A new U.S. Geological Survey study finds, “Warmer spring temperatures since 1980 are causing an estimated 20 percent loss of snow cover across the Rocky Mountains of western North America.”
The USGS explains, “The new study builds upon a previous USGS snowpack investigation which showed that, until the 1980s, the northern Rocky Mountains experienced large snowpacks when the central and southern Rockies experienced meager ones, and vice versa. Yet, since the 1980s, there have been simultaneous snowpack declines along the entire length of the Rocky Mountains, and unusually severe declines in the north.”
We reported on that previous work in 2011 — see “USGS: Global Warming Drives Rockies Snowpack Loss Unrivaled in 800 Years, Threatens Western Water Supply.” The USGS explained back then:
The warming and snowpack decline are projected to worsen through the 21st century, foreshadowing a strain on water supplies. Runoff from winter snowpack – layers of snow that accumulate at high altitude – accounts for 60 to 80 percent of the annual water supply for more than 70 million people living in the western United States.
What’s most worrisome is that we now have three major trends driven by human emissions of greenhouse gases that threaten to significantly worsen drought and water problems in the West and Southwest:
- Less precipitation in many areas (see here)
- Less snowpack, as the USGS studies have found
- Hotter temperatures (see “We’re Already Topping Dust Bowl Temperatures — Imagine What’ll Happen If We Fail To Stop 10°F Warming“).
Assuming the anti-science crowd continue to block any serious action, these catastrophic changes will last a long, long time (see NOAA: Climate change “largely irreversible for 1000 years,” with permanent Dust Bowls in Southwest and around the globe).
For the record, it was the possibility of losing the Sierra snowpack in the second half of the century that led then Energy Secretary Chu to warn in 2009, “Wake up,” America, “we’re looking at a scenario where there’s no more agriculture in California.”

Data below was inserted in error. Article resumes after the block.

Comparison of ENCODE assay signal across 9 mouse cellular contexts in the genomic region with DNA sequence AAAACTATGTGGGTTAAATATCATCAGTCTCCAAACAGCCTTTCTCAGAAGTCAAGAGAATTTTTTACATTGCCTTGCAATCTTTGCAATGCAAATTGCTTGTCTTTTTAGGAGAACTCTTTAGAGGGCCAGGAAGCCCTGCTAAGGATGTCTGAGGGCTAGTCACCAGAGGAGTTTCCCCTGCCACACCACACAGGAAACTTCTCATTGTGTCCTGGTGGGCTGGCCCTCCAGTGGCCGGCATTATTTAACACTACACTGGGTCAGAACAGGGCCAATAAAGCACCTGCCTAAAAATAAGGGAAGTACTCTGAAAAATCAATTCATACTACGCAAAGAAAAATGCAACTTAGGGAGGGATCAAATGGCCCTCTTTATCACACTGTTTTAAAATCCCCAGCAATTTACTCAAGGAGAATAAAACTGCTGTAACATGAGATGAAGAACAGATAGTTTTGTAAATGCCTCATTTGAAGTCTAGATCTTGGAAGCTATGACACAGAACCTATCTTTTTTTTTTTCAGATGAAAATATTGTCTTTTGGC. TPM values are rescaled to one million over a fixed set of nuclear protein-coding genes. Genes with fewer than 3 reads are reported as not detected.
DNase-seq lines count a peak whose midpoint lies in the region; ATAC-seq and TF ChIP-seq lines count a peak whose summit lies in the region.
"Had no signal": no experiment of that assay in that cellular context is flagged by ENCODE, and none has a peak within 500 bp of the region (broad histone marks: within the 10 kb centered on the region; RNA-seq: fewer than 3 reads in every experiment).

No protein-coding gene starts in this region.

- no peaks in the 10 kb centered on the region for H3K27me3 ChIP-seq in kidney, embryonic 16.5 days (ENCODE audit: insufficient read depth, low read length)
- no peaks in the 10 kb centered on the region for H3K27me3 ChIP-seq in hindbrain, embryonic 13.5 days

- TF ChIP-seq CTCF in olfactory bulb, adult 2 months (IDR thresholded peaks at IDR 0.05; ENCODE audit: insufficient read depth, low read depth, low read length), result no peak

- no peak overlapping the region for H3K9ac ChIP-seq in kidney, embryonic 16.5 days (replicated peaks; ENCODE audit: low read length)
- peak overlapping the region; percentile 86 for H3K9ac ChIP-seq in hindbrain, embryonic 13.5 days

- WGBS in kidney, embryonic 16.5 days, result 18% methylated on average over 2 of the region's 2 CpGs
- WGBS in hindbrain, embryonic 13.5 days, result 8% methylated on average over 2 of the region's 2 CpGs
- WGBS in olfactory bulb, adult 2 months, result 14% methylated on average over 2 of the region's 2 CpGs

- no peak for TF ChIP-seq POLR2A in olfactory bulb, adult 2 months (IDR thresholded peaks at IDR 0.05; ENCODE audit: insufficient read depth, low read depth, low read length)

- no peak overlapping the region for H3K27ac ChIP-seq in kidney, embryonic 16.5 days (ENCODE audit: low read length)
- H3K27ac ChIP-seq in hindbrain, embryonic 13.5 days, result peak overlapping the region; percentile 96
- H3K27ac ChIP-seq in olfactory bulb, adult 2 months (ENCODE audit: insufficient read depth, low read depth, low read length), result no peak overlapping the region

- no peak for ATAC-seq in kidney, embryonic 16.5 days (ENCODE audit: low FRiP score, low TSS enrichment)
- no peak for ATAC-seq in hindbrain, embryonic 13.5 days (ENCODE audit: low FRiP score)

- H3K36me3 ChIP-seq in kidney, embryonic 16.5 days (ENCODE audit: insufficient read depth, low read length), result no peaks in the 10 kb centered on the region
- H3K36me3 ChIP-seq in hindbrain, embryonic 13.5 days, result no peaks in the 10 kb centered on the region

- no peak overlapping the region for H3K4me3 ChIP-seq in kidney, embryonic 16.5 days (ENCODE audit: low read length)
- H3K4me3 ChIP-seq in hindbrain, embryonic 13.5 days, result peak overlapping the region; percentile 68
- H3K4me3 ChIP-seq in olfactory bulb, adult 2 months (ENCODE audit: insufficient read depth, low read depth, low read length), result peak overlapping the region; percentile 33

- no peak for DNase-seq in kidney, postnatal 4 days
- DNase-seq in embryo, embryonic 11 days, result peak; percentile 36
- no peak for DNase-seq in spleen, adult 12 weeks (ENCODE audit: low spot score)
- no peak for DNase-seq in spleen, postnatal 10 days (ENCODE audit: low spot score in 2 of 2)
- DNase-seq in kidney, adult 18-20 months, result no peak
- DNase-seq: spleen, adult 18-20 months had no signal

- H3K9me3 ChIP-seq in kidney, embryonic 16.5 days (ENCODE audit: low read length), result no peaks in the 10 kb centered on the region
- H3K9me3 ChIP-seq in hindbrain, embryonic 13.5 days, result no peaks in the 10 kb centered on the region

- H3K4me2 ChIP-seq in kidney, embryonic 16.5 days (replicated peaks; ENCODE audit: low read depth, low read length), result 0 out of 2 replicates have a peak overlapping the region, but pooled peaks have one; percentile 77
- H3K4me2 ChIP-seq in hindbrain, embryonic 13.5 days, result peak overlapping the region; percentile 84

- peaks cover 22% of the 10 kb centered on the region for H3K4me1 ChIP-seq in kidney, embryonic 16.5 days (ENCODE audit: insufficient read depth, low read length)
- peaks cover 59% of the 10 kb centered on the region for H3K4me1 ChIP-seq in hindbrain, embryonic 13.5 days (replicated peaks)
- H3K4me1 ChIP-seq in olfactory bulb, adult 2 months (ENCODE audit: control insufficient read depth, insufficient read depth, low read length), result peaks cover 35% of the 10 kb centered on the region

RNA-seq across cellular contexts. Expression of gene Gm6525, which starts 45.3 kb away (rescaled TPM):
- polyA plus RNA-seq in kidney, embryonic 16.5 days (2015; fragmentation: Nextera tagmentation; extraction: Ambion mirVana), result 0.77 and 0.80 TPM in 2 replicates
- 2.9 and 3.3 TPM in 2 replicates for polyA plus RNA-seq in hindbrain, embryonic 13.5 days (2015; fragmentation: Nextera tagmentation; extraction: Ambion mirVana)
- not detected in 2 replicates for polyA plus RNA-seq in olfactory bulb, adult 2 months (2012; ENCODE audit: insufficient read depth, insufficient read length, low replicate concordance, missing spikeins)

Geophysical Research Letters published the new research, “Regional patterns and proximal causes of the recent snowpack decline in the Rocky Mountains” (subs. req’d). Here are the key points from the USGS news release:
The new study has teased apart and quantified the different influences of winter temperature, spring temperature, and precipitation on historic snowpack variations and trends in the region. To distinguish those varying influences, the researchers implemented a regional snow model that uses inputs of monthly temperature and precipitation data from 1895 to 2011.
“Each year we looked at temperature and precipitation variations and the amount of water contained within the snowpack as of April,” said USGS scientist Greg Pederson, the lead author of the study. “Snow deficits were consistent throughout the Rockies due to the lack of precipitation during the cool seasons during the 1930s – coinciding with the Dust Bowl era. From 1980 on, warmer spring temperatures melted snowpack throughout the Rockies early, regardless of winter precipitation. The model in turn shows temperature as the major driving factor in snowpack declines over the past thirty years.”
… The timing of snowmelt affects not only when water is available for crop irrigation and energy production from hydroelectric dams, but also the risk of regional floods and wildfires. Earlier and faster snowmelt could have repercussions for water supply, risk management, and ecosystem health in western watersheds.
… [Greg] McCabe, co-author of the study, explains that “recent springtime warming also reduced the extent of snow cover at low to middle elevations where temperature has had the greatest impact.”
What’s particularly worrisome is that we’ve seen these dramatic and harmful changes already — and we’ve only warmed about a degree and a half Fahrenheit in the past century. The problem for our children and grandchildren is that if we continue anywhere near our current greenhouse gas emissions pathway, we are on track to warm five times times that or more this century (see “An Illustrated Guide to the Science of Global Warming Impacts: How We Know Inaction Is the Gravest Threat Humanity Faces“).
Another 2011 study, “The Last Drop: Climate Change and the Southwest Water Crisis,” found that drought and reduced precipitation in the U.S. SW alone could cost up to $1 trillion by century’s end.
The time to act was a long time ago, but now is still better than later.